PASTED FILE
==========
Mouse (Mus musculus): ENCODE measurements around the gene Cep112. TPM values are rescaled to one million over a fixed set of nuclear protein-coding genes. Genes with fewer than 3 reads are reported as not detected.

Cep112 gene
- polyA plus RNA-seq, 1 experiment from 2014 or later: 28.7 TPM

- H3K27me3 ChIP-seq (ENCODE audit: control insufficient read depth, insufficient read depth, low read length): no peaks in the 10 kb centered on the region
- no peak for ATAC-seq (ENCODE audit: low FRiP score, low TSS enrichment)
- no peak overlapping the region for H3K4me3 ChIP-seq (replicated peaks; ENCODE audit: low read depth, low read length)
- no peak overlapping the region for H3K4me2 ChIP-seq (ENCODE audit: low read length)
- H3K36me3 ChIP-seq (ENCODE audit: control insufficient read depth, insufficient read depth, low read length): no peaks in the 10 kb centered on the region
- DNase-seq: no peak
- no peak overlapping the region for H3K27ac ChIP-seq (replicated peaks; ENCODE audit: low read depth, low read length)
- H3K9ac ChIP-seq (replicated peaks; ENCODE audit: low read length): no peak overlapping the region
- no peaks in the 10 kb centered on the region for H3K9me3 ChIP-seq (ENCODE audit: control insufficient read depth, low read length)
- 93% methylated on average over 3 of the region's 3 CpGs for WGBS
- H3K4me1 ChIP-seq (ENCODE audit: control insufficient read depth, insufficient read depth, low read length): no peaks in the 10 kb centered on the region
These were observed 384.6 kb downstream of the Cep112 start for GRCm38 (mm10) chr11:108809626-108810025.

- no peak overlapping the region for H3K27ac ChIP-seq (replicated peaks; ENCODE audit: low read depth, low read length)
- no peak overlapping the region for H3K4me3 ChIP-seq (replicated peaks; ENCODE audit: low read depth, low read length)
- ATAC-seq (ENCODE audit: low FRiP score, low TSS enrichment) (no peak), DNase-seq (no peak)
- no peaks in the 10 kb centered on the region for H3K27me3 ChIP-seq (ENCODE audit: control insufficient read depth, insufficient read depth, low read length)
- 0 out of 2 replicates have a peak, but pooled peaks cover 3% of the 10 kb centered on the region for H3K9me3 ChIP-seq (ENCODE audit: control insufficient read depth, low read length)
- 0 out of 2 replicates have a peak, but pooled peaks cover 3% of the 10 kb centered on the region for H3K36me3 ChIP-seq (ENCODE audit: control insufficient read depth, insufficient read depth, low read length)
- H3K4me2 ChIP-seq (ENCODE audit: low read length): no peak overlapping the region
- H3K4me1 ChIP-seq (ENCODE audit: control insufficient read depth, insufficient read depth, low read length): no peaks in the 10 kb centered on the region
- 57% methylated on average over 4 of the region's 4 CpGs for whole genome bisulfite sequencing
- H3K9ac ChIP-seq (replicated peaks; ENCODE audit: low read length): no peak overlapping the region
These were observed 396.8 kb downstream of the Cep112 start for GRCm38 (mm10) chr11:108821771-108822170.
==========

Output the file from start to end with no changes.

Mouse (Mus musculus): ENCODE measurements around the gene Cep112. TPM values are rescaled to one million over a fixed set of nuclear protein-coding genes. Genes with fewer than 3 reads are reported as not detected.

Cep112 gene
- polyA plus RNA-seq, 1 experiment from 2014 or later: 28.7 TPM

- H3K27me3 ChIP-seq (ENCODE audit: control insufficient read depth, insufficient read depth, low read length): no peaks in the 10 kb centered on the region
- no peak for ATAC-seq (ENCODE audit: low FRiP score, low TSS enrichment)
- no peak overlapping the region for H3K4me3 ChIP-seq (replicated peaks; ENCODE audit: low read depth, low read length)
- no peak overlapping the region for H3K4me2 ChIP-seq (ENCODE audit: low read length)
- H3K36me3 ChIP-seq (ENCODE audit: control insufficient read depth, insufficient read depth, low read length): no peaks in the 10 kb centered on the region
- DNase-seq: no peak
- no peak overlapping the region for H3K27ac ChIP-seq (replicated peaks; ENCODE audit: low read depth, low read length)
- H3K9ac ChIP-seq (replicated peaks; ENCODE audit: low read length): no peak overlapping the region
- no peaks in the 10 kb centered on the region for H3K9me3 ChIP-seq (ENCODE audit: control insufficient read depth, low read length)
- 93% methylated on average over 3 of the region's 3 CpGs for WGBS
- H3K4me1 ChIP-seq (ENCODE audit: control insufficient read depth, insufficient read depth, low read length): no peaks in the 10 kb centered on the region
These were observed 384.6 kb downstream of the Cep112 start for GRCm38 (mm10) chr11:108809626-108810025.

- no peak overlapping the region for H3K27ac ChIP-seq (replicated peaks; ENCODE audit: low read depth, low read length)
- no peak overlapping the region for H3K4me3 ChIP-seq (replicated peaks; ENCODE audit: low read depth, low read length)
- ATAC-seq (ENCODE audit: low FRiP score, low TSS enrichment) (no peak), DNase-seq (no peak)
- no peaks in the 10 kb centered on the region for H3K27me3 ChIP-seq (ENCODE audit: control insufficient read depth, insufficient read depth, low read length)
- 0 out of 2 replicates have a peak, but pooled peaks cover 3% of the 10 kb centered on the region for H3K9me3 ChIP-seq (ENCODE audit: control insufficient read depth, low read length)
- 0 out of 2 replicates have a peak, but pooled peaks cover 3% of the 10 kb centered on the region for H3K36me3 ChIP-seq (ENCODE audit: control insufficient read depth, insufficient read depth, low read length)
- H3K4me2 ChIP-seq (ENCODE audit: low read length): no peak overlapping the region
- H3K4me1 ChIP-seq (ENCODE audit: control insufficient read depth, insufficient read depth, low read length): no peaks in the 10 kb centered on the region
- 57% methylated on average over 4 of the region's 4 CpGs for whole genome bisulfite sequencing
- H3K9ac ChIP-seq (replicated peaks; ENCODE audit: low read length): no peak overlapping the region
These were observed 396.8 kb downstream of the Cep112 start for GRCm38 (mm10) chr11:108821771-108822170.